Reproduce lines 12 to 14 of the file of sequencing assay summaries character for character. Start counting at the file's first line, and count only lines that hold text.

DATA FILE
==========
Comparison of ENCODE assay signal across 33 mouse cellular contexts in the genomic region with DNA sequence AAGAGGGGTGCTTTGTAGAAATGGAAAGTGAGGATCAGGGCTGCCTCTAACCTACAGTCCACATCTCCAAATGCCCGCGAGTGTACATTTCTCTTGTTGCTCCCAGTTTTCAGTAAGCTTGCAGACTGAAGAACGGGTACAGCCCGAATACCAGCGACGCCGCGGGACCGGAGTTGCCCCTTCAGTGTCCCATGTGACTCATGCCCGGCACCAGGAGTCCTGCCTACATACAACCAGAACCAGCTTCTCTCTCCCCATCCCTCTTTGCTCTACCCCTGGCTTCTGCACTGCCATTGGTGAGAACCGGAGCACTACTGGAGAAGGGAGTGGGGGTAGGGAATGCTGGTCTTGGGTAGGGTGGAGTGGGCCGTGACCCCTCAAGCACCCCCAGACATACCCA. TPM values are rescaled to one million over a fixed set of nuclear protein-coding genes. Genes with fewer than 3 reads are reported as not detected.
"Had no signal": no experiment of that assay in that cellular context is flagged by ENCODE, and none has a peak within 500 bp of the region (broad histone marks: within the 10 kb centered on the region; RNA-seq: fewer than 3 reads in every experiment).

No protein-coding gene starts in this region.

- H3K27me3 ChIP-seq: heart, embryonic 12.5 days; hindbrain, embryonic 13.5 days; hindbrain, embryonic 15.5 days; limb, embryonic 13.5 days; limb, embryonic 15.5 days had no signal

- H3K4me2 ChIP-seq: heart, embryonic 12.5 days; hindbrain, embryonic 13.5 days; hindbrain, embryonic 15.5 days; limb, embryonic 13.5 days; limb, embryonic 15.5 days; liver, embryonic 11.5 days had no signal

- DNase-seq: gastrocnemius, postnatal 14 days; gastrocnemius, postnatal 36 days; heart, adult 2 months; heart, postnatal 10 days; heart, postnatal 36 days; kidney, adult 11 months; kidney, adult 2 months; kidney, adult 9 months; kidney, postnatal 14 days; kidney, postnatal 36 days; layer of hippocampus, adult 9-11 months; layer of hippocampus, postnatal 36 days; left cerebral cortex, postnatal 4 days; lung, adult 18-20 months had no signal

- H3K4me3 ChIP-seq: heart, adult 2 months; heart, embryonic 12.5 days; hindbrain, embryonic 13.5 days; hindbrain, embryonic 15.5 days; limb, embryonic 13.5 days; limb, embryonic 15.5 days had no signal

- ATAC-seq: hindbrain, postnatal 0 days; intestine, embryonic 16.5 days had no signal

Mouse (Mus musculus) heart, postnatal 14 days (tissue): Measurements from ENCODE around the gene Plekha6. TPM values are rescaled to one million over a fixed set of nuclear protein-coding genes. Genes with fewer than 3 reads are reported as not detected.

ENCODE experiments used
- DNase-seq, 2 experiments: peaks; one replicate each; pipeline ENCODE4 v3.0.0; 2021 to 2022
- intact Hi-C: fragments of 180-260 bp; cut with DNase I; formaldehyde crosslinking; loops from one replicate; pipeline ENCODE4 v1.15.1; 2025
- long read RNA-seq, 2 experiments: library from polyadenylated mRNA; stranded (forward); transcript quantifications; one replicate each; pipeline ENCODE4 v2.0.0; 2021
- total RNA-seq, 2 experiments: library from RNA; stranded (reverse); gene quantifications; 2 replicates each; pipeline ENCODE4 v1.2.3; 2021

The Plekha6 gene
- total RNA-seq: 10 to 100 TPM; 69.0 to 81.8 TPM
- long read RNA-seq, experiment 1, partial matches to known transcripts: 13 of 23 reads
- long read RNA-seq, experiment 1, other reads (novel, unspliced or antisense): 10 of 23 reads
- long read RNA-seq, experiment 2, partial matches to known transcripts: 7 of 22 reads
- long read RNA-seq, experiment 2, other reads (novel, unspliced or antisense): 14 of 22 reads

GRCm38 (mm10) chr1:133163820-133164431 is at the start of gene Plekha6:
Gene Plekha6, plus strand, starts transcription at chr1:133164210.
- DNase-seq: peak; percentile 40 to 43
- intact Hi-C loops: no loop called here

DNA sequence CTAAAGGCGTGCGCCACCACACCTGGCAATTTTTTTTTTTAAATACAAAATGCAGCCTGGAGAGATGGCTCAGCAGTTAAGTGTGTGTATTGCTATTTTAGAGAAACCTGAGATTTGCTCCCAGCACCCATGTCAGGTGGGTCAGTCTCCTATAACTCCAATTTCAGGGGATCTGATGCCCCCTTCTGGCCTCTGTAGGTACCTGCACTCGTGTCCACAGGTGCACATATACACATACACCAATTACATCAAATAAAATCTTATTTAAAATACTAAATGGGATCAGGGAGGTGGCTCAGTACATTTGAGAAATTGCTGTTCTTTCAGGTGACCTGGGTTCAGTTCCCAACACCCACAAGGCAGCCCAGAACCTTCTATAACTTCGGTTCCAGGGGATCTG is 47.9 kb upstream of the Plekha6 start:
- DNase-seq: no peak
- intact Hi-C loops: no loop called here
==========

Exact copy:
- intact Hi-C: fragments of 180-260 bp; cut with DNase I; formaldehyde crosslinking; loops from one replicate; pipeline ENCODE4 v1.15.1; 2025
- long read RNA-seq, 2 experiments: library from polyadenylated mRNA; stranded (forward); transcript quantifications; one replicate each; pipeline ENCODE4 v2.0.0; 2021
- total RNA-seq, 2 experiments: library from RNA; stranded (reverse); gene quantifications; 2 replicates each; pipeline ENCODE4 v1.2.3; 2021